Posts Tagged ‘European Convention on Human Rights’


Jane Rooney is PhD Candidate in Law at the University of Durham. Her research brings a comparative analysis to the extraterritorial application of human rights by domestic, regional and international adjudicatory bodies, with central focus on the approach taken by the European Court of Human Rights. She tweets @JaneMRooney. This post was originally published at European Futures and is reposted with permission and thanks.

On 30 November 2015 in the case of The Northern Ireland Human Rights Commission’s Application [2015] NIQB 96, the High Court of Northern Ireland found that Northern Irish law regulating abortion was incompatible with Article 8 (right to private life) of the European Convention on Human Rights (ECHR). This was an historical judgement made possible through the conjoined efforts of many, including women directly affected by the legislation, the Northern Ireland Human Rights Commission and Amnesty International.

Judge Horner (Mr Justice Mark Horner) delivered a judgement that engaged with many complex legal, political and social questions which, although not entirely beyond criticism, is to be applauded. He found that the foetus does not have a right to life under Article 2 ECHR; that there is no domestic consensus on issues relating to abortion in Northern Ireland; and that permitting a woman to travel to England to receive an abortion does not mitigate against the harshness of the regulations in place.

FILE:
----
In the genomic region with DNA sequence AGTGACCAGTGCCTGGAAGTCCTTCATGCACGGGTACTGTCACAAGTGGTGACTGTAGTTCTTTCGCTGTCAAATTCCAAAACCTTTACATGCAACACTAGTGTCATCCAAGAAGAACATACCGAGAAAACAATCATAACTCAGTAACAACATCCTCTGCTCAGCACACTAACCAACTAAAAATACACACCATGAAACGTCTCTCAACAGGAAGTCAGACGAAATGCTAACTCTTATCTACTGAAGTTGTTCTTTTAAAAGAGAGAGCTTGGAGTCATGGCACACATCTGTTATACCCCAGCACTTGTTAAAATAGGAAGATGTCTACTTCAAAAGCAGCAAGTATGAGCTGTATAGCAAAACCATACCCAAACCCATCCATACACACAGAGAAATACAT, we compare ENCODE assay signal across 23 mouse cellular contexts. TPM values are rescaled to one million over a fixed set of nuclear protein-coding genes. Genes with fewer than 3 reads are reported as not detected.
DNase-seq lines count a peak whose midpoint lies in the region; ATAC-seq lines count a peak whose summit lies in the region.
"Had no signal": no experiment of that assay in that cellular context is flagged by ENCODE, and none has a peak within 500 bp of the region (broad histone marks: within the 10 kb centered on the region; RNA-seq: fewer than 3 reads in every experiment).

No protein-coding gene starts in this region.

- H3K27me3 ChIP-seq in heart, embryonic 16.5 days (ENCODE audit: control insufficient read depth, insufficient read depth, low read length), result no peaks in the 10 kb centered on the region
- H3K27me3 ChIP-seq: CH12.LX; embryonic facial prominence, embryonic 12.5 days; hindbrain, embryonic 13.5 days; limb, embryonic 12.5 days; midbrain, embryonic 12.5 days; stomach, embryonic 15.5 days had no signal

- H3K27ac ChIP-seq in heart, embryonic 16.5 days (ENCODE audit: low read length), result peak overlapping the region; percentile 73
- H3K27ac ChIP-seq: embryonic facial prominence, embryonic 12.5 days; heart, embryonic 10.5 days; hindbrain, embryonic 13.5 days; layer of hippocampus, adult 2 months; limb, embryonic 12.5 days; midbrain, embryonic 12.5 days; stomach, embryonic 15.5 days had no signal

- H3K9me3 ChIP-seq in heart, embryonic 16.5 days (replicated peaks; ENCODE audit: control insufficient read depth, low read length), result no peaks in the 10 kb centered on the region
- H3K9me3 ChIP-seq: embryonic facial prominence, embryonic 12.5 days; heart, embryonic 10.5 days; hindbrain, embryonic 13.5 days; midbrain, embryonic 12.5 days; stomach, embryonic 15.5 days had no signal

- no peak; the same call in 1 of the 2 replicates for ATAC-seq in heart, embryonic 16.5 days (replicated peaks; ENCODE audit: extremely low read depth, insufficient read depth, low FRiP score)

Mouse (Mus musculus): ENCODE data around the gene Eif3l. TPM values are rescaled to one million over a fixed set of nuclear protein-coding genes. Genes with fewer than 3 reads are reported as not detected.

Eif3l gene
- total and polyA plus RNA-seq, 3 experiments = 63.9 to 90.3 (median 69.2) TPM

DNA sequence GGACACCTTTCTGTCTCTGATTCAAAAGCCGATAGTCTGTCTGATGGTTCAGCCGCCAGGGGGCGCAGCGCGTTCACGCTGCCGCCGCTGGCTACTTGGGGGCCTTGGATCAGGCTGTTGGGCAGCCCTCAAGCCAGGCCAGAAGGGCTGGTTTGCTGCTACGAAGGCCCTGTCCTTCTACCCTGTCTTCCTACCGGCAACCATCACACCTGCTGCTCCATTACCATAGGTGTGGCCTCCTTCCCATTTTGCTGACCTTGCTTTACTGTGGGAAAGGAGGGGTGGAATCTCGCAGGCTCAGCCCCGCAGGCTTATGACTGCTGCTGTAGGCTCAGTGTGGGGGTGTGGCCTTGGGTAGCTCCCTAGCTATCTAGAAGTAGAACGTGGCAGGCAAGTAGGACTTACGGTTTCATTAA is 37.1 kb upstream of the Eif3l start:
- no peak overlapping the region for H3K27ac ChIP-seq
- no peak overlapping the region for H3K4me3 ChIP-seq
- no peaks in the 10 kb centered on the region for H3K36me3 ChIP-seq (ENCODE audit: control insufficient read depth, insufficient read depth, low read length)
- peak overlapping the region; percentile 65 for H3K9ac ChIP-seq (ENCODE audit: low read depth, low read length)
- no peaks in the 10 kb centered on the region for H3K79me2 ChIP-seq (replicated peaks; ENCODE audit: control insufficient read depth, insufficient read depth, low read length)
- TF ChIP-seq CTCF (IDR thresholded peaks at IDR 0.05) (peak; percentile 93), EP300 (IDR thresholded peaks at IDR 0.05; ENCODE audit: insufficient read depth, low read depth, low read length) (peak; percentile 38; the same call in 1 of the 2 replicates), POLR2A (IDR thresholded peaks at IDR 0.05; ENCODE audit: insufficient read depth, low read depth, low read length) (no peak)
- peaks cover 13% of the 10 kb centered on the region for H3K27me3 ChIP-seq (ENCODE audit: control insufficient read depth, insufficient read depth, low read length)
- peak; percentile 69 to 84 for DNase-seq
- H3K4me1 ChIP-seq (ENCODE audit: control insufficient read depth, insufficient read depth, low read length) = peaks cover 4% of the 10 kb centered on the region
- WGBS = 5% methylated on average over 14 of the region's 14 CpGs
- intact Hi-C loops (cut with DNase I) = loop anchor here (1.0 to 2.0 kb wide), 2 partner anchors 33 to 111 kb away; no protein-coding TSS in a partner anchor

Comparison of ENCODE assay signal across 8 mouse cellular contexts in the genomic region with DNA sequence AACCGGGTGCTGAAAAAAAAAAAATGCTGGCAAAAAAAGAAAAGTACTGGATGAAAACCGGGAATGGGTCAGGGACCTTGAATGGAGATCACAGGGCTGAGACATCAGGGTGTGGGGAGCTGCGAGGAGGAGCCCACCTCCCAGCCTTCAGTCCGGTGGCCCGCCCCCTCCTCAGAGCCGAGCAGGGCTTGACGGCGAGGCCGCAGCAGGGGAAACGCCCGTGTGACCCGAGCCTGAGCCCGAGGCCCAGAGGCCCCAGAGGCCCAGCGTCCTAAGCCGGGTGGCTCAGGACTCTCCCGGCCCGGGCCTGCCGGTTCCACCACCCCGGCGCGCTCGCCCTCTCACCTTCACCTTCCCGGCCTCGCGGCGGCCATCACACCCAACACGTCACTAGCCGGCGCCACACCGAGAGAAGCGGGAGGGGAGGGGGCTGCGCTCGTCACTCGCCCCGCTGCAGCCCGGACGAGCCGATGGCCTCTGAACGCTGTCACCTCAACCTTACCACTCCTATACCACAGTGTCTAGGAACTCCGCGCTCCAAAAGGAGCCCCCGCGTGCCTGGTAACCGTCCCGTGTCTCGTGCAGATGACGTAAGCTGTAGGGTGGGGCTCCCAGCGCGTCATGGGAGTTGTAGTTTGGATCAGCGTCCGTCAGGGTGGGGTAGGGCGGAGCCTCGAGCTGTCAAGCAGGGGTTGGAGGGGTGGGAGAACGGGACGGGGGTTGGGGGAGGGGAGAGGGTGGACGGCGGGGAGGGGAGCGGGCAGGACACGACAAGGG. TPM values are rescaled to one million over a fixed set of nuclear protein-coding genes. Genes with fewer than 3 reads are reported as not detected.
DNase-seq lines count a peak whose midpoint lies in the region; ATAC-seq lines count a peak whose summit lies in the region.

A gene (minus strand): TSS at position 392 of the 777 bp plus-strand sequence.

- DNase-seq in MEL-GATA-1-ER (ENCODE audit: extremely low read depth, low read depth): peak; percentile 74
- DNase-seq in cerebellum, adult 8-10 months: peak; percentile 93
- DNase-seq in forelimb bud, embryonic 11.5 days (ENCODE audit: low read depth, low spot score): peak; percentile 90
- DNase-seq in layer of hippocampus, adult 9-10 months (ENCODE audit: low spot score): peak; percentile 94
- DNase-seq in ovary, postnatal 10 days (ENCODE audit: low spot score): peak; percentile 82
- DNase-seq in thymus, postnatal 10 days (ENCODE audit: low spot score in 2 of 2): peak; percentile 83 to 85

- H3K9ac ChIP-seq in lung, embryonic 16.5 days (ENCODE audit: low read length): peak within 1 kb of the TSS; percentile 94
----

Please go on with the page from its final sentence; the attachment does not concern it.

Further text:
The Decision of Judge Horner (more…)

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Anna_JobeAnna Jobe is a third year PhD student at Durham Law School. Her thesis research concerns the regulation of religious symbols.

“I do not know what the definition of ‘draconian’ is, but it certainly does not sound very good, and I am sure that it does not apply to my Bill.”

– Philip Hollobone

On the 28th February 2014, the Face Coverings (Prohibition) Bill had its second reading in the House of Commons. The debate will be resumed on May 16th. Introduced as a Private Members’ Bill, it represents Conservative MP Philip Hollobone’s second attempt to prohibit the wearing of ‘certain face coverings’ in public places (after his 2010 Face Coverings (Regulation) Bill). It forms part of a series of Tory Private Members’ Bills dubbed the ‘Alternative Queen’s Speech’, which include the return of national service and the death penalty, as well as a national ‘Margaret Thatcher’ day. By Hollobone’s own admission, despite being framed in neutral terms, the Bill is designed to target two coverings in particular: balaclavas and full-face Islamic veils (hereafter ‘veils’). In the context of increasingly punitive measures in other parts of Europe – including criminal sanctions in France and Belgium – the passing of this Bill is not quite as implausible as may first appear.


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